I'd like to brew an Amber Ale much like Bell's Amber Ale. I think I've found a few recipes that might work.
I've read the section from Palmer's about this process, but I still have a few questions:
1. Someone suggested using the yeast from 6 bottles, though Palmer suggests harvesting from 2 or 3 bottles. I guess, if I can't drink enough beers in one sitting, I'll need to "step up".
2. Please explain the "stepping up" process. I think I know what it is. Is it simply decanting the liquid from the current starter, re-suspending the sludge, then pouring this starter into another 2 cups of starter wort as was done in the initial step? Then this process is repeated a few times?
3. Does anyone know if Bells bottle conditions with the same yeast that's used for fermentation? I've read that some brewers use a different yeast for bottle conditioning.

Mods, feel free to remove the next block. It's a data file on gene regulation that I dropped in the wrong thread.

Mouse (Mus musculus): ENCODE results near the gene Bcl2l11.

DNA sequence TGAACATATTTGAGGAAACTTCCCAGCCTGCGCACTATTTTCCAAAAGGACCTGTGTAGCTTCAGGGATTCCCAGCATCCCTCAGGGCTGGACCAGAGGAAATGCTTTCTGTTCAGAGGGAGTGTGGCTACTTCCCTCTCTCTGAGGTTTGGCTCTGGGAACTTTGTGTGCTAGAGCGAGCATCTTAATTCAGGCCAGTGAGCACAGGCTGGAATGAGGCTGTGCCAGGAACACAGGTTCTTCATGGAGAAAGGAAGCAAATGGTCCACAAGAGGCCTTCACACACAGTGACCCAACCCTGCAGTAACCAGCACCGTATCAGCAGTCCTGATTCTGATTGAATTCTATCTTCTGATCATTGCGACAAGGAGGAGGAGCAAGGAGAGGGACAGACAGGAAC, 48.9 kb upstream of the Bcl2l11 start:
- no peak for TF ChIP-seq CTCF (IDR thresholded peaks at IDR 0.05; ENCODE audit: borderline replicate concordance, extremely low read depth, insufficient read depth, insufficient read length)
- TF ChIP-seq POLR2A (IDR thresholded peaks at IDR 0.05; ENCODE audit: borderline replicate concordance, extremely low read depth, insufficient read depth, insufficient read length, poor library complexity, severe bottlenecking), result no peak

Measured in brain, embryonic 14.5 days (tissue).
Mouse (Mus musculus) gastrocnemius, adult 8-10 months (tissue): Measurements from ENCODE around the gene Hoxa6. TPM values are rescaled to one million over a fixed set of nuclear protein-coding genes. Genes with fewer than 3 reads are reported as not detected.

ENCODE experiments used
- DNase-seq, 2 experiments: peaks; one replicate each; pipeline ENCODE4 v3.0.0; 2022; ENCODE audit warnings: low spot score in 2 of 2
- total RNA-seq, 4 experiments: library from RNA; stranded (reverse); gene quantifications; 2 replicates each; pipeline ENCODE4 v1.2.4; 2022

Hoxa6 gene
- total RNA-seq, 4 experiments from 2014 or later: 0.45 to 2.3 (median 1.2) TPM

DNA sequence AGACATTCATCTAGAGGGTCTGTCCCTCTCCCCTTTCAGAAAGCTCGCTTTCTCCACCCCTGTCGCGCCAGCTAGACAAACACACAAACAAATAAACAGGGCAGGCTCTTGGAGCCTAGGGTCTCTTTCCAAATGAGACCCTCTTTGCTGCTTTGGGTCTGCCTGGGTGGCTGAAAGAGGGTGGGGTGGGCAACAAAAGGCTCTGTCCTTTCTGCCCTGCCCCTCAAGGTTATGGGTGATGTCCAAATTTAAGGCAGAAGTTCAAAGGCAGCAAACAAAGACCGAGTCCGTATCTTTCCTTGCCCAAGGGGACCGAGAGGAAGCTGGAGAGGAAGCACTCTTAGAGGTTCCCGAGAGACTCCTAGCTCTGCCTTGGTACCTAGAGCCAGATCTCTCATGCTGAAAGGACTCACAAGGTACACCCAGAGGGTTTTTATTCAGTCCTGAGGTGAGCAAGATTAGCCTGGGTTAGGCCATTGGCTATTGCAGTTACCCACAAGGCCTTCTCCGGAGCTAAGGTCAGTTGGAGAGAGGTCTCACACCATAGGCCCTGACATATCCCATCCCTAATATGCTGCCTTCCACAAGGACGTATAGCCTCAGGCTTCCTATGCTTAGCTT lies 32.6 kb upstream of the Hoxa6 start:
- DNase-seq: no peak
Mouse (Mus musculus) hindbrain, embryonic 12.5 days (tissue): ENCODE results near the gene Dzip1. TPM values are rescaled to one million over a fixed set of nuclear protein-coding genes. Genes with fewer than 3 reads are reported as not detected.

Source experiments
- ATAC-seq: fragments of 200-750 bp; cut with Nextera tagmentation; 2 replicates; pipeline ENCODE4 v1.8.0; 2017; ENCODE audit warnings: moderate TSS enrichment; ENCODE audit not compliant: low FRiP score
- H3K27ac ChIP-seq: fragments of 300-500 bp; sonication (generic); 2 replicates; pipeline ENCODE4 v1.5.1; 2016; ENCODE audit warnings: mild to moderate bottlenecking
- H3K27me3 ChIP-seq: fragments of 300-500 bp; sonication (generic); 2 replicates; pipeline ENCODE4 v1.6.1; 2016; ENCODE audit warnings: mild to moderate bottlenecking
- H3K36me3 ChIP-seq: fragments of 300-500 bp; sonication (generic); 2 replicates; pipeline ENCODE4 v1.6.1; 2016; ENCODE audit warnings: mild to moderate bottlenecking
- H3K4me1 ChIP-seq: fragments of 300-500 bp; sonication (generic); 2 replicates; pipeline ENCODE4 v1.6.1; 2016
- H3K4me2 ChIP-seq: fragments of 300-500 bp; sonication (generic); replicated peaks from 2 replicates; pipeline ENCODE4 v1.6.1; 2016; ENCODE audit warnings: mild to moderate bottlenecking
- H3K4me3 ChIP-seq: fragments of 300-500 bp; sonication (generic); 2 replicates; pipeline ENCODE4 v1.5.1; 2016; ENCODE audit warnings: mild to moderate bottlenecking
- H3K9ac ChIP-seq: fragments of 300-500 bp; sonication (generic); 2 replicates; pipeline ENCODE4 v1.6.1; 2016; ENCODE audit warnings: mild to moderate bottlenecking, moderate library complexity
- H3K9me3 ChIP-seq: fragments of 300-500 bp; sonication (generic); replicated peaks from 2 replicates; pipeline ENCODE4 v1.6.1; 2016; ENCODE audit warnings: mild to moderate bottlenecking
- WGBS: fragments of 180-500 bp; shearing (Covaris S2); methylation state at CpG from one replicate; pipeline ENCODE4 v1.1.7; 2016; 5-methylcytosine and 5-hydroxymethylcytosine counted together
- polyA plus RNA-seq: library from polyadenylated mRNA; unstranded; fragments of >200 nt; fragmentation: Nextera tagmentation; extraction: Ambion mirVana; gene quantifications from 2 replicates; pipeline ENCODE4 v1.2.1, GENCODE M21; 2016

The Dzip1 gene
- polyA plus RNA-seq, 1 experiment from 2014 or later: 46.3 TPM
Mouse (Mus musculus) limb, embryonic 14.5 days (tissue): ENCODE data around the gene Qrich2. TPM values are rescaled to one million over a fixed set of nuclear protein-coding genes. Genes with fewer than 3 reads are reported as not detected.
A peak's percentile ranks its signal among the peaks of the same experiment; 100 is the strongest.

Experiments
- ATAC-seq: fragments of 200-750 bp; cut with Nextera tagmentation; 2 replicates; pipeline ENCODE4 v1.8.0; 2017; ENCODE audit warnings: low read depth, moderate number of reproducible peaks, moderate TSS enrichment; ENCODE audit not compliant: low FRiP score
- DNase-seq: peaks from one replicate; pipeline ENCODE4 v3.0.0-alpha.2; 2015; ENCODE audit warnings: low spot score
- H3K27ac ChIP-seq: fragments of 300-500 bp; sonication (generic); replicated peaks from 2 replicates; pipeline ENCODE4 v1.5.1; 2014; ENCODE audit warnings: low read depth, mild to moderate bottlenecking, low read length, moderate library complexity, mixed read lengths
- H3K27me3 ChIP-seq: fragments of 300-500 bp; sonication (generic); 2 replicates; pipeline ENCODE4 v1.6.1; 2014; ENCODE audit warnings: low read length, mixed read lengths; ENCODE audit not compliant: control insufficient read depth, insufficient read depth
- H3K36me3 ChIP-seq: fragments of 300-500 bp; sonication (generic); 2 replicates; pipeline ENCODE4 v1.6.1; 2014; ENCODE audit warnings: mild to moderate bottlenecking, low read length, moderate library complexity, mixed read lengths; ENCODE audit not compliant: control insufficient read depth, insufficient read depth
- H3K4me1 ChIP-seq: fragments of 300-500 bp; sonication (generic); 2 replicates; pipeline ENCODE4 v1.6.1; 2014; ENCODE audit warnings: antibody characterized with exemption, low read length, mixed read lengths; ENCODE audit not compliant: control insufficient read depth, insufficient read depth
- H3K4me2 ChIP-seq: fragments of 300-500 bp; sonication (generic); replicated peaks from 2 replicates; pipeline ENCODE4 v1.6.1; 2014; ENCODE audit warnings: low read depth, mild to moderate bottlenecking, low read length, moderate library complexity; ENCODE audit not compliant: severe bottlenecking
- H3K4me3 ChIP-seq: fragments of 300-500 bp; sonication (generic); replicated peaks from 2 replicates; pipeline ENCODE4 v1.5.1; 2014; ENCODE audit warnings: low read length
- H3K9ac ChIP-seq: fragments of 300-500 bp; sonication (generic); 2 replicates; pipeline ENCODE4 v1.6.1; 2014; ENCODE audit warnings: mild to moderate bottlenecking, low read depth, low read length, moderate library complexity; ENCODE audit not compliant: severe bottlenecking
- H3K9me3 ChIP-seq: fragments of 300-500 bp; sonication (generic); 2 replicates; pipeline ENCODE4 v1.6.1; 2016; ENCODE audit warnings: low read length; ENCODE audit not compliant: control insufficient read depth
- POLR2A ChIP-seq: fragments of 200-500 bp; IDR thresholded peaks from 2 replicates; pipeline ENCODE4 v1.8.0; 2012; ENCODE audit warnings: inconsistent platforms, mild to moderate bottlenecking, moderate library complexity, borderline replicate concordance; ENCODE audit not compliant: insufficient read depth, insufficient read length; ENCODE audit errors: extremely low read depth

Edited: I continued to search a bit and found the following link referenced in another thread about yeast starters:
The stepping up chart referenced in the above link uses known starting points. IOW, you sort of know how many cells you're starting with when you prepare a starter from commercially prepared yeast. It also mentions that you don't continue to get doubling with subsequent steps. I imagine that is due to a quart of wort only being able to sustain a certain number of cells (overpopulation issue).
I'm guessing that no one knows how many cells are in a bottle of commercially prepared craft beer, so . . .
Question #4. how do you know if you have enough yeast cells to pitch if you're preparing the starter by harvesting from the commercial beer bottles? From how many bottles do you harvest, and how many step-ups do you undertake?